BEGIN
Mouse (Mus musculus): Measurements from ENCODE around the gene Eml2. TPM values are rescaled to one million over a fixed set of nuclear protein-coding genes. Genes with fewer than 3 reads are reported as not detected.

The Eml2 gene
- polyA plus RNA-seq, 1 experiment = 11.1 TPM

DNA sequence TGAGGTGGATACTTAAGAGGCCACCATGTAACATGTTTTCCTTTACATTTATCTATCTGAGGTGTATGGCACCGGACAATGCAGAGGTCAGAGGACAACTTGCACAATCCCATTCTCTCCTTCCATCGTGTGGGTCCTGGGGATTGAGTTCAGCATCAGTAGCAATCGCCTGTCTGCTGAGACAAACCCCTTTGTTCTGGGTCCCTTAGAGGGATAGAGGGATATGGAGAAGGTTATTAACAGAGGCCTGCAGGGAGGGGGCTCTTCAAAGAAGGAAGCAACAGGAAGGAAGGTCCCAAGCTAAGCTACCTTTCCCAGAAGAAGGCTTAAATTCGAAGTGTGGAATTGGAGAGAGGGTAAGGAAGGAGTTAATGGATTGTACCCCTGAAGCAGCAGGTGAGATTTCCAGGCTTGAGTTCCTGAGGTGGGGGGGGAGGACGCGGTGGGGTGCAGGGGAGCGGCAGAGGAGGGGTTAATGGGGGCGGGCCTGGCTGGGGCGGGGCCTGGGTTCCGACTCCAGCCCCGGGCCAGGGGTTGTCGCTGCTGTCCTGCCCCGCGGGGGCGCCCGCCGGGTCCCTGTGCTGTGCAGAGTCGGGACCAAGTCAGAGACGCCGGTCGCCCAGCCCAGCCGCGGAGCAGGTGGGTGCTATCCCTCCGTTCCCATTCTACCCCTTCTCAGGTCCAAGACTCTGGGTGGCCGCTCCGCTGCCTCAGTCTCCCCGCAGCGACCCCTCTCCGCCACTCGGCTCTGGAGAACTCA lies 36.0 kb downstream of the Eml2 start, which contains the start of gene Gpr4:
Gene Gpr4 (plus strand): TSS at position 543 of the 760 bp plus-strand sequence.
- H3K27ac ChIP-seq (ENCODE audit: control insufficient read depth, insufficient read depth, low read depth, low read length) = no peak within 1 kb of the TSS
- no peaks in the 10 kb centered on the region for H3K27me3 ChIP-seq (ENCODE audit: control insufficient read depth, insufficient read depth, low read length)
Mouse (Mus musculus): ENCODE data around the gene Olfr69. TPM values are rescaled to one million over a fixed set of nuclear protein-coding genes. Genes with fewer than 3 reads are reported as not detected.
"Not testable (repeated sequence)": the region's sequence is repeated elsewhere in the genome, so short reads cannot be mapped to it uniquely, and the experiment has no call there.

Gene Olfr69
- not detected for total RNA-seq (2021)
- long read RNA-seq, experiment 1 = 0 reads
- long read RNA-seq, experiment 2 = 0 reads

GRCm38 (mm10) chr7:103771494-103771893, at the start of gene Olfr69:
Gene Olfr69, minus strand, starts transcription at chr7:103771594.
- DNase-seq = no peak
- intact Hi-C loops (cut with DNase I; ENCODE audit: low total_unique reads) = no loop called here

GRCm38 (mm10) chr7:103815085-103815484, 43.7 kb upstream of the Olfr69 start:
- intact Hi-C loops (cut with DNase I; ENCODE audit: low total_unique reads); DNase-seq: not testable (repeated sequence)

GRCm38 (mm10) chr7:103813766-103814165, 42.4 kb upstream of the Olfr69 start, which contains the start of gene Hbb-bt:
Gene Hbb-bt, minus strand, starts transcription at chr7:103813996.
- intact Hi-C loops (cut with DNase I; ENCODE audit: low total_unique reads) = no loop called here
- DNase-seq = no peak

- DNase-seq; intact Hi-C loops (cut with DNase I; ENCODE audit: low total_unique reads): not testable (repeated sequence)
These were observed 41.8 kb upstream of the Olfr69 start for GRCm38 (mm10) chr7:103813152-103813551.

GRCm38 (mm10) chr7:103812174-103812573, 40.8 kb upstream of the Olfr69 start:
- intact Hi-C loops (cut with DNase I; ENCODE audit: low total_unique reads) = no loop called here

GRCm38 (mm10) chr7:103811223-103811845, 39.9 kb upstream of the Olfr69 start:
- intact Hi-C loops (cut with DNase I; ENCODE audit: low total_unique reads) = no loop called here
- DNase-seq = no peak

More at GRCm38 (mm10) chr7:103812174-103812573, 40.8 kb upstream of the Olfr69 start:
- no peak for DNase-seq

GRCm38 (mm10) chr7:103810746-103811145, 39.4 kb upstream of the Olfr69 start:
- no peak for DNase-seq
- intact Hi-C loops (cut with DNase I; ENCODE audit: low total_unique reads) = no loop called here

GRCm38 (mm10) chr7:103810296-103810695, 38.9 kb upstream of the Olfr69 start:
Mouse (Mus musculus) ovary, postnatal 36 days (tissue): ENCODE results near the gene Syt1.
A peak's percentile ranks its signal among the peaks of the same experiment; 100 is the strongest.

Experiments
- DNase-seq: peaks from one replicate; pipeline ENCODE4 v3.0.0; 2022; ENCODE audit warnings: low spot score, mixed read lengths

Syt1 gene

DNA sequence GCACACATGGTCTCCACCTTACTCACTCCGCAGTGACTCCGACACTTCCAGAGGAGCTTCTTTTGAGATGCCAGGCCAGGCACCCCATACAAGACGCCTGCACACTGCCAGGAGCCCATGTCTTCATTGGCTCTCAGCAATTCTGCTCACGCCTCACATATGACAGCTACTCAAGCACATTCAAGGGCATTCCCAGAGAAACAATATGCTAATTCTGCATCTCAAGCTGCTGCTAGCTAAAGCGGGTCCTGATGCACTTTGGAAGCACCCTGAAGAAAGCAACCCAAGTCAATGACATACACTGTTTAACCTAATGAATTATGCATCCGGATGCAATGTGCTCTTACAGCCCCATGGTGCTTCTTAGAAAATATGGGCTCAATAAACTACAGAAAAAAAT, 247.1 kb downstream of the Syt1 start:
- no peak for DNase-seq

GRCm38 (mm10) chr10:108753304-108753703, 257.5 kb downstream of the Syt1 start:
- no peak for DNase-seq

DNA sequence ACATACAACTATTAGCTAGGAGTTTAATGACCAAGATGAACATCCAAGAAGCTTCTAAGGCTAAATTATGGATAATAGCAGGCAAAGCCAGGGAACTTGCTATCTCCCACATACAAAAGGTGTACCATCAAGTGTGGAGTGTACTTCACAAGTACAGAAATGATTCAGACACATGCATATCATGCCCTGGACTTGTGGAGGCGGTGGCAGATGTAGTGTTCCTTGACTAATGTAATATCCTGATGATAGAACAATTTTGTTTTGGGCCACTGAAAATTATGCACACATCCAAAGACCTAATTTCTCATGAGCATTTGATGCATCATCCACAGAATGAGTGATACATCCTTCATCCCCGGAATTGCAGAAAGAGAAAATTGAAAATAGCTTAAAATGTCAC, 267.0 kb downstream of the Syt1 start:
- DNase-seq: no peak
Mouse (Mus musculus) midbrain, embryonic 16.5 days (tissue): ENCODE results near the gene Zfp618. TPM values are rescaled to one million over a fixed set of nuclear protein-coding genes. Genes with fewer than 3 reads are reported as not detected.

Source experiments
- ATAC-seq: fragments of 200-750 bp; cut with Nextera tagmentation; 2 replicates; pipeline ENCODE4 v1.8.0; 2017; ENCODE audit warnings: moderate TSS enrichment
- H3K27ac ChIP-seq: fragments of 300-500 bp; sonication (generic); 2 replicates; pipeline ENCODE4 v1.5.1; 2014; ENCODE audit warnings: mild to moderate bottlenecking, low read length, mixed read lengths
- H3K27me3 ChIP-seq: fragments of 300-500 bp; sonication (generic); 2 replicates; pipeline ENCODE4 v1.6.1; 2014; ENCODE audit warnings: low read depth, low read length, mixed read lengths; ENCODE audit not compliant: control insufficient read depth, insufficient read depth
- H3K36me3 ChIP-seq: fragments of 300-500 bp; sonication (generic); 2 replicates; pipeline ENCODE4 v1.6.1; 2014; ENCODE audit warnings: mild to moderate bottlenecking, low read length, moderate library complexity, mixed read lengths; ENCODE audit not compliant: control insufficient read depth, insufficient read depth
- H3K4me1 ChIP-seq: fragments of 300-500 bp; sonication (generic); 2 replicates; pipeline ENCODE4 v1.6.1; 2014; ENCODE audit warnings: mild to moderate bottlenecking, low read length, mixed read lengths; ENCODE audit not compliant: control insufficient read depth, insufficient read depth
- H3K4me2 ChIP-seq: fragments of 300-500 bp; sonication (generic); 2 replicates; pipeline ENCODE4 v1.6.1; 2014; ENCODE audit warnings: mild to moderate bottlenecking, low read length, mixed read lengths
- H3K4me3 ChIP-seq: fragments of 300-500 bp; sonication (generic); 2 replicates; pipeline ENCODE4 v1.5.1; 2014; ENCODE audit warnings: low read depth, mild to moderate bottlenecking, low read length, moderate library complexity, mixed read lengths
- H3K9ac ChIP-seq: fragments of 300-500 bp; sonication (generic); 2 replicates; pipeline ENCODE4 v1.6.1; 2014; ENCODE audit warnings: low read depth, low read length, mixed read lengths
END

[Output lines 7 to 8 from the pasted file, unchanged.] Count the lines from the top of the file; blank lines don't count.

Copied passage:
- no peaks in the 10 kb centered on the region for H3K27me3 ChIP-seq (ENCODE audit: control insufficient read depth, insufficient read depth, low read length)
Mouse (Mus musculus): ENCODE data around the gene Olfr69. TPM values are rescaled to one million over a fixed set of nuclear protein-coding genes. Genes with fewer than 3 reads are reported as not detected.